• Continue to offer and promote the comprehensive list of Emerit online training courses at no cost. Seek funding to further expand content and delivery format options, as needed.
  1. Overhauled workforce plans: a post-COVID people strategy
  • Provide tools and support to help employers develop post-COVID workforce strategies.
  • Monitor anticipated changes to labour codes and other regulations that impact workforce practices and inform the sector of these changes.
  1. Community labour force development plans and a pan-Canadian tourism labour market strategy
  • Develop and implement a framework for community labour force development planning.
  • Work with the federal and provincial governments, national associations, and other key stakeholders to develop a comprehensive tourism sector labour force strategy that complements the Government of Canada’s (i.e., Destination Canada) tourism marketing and growth strategy.
  1. Tourism job retention and job growth strategy: marketing tourism as a destination for employment
  • Seek government support to revive Discover Tourism as a key vehicle to drive a tourism job retention and job growth strategy.
  • Equip Tourism HR Canada, national tourism associations, provincial and territorial industry associations, and Destination Canada with a common campaign to promote viable careers in tourism while reinforcing messages on safe travel and good service standards.
  1. Newly aligned business and service strategies
  • Provide tools and support to help employers develop new business models and learn to access resources or other supports to refit their operations.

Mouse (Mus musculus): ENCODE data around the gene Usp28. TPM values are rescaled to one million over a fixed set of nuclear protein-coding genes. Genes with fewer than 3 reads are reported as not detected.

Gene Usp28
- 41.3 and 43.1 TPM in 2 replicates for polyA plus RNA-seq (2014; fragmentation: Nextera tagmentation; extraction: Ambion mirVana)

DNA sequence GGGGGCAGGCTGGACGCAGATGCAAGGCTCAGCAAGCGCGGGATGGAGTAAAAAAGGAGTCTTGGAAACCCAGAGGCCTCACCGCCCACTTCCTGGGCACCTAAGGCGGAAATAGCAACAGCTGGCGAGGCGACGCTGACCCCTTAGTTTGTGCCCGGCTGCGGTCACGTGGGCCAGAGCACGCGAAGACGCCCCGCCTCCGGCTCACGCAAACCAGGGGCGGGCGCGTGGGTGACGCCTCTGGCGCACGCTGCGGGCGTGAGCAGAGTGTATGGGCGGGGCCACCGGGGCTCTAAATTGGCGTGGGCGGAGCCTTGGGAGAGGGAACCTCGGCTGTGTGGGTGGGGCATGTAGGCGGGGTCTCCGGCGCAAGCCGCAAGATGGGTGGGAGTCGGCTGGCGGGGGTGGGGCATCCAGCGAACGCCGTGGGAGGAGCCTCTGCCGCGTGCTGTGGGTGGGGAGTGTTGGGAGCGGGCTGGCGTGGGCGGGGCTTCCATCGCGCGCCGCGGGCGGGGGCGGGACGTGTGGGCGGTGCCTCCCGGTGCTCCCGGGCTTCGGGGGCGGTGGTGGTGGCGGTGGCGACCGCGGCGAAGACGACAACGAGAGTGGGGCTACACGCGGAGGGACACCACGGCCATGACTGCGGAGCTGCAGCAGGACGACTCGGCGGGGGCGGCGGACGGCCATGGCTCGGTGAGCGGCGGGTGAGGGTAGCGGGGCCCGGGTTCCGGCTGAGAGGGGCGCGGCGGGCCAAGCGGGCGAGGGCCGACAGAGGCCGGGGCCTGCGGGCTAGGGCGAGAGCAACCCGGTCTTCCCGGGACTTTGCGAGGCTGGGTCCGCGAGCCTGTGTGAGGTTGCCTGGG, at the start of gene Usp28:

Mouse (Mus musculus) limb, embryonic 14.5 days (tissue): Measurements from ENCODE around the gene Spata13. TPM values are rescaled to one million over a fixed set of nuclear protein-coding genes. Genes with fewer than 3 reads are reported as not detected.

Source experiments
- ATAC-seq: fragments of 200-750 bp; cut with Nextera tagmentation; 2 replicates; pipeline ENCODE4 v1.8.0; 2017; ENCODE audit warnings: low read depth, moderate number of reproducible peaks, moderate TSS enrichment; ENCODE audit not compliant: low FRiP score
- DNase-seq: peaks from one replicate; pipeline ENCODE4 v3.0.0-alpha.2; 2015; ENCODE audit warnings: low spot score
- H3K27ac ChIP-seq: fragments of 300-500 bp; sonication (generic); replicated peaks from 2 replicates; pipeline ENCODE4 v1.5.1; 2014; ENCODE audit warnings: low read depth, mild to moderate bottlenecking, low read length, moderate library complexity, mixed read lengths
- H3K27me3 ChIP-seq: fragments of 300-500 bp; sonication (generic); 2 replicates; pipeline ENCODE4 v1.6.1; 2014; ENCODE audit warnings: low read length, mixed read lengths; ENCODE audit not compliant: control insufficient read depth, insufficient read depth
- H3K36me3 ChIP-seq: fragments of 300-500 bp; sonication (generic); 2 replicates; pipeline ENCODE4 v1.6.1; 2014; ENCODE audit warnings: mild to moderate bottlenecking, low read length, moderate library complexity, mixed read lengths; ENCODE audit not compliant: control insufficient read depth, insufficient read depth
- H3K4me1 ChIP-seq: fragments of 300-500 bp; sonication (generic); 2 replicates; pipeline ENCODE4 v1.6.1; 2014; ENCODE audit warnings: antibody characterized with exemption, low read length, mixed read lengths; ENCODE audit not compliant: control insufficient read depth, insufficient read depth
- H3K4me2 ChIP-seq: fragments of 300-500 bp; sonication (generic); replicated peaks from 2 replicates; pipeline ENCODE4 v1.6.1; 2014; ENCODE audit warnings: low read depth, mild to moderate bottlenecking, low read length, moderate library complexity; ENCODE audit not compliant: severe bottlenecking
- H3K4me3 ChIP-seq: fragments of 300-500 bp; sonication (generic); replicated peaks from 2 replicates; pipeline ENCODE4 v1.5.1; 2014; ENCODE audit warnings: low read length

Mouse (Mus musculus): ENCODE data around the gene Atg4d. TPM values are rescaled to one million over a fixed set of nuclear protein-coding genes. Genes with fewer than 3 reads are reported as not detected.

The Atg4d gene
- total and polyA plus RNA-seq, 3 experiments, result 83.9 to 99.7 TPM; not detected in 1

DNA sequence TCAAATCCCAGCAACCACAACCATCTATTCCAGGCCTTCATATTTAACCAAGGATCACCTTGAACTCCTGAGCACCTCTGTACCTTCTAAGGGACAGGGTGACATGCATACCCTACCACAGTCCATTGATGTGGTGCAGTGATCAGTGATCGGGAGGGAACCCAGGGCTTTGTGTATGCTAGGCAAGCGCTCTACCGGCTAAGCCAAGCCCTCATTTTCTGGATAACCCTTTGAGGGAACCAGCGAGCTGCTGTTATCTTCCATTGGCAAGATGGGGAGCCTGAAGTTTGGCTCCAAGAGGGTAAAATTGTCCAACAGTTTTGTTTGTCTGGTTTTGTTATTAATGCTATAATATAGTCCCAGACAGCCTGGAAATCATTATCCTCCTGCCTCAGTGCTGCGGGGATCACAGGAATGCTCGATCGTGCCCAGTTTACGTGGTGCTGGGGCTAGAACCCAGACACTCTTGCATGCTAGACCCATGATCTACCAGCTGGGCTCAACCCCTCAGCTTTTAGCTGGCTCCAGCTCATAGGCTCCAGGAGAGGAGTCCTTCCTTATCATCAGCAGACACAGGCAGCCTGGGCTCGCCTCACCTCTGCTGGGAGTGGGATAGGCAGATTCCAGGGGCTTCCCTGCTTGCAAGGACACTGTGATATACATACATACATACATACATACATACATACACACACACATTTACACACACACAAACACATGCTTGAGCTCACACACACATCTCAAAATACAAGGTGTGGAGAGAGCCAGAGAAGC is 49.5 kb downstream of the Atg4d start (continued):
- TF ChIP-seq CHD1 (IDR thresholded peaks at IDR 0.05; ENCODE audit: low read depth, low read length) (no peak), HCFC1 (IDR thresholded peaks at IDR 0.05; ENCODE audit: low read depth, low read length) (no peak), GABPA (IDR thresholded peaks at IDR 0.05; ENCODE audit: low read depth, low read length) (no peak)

• Work with governments to seek programs and policies that take into consideration the unique business recovery issues faced by tourism operators.
  1. Tailored strategies for targeted populations
  • Develop workforce strategies that will help increase labour force participation of under-represented groups, i.e., Indigenous peoples, new Canadians, international students.
  • Work with colleges and universities to augment or support needs of the future tourism workforce, by offering access to Emerit online learning and joint credentials and promoting these graduates as job ready for quick deployment to the sector.
  1. Labour market data to inform policy and program decisions
  • Tourism HR Canada continues to study the impacts of COVID-19 on the tourism workforce and disseminate timely, comprehensive information and analysis to help inform policy and program decisions.
  • Tourism HR Canada seeks the renewed agreement with the Government of Canada, with broad support from tourism stakeholders, for the continuation of the Foundational Tourism Labour Market Research mandate.
  1. Credential passport: improving on worker and learner mobility
  • Invest in future proofing the tourism workforce by introducing a universal competency credential, which builds on the Future Skills Framework and fosters an inclusive, more resilient and mobile workforce that can quickly adjust to new workforce demands.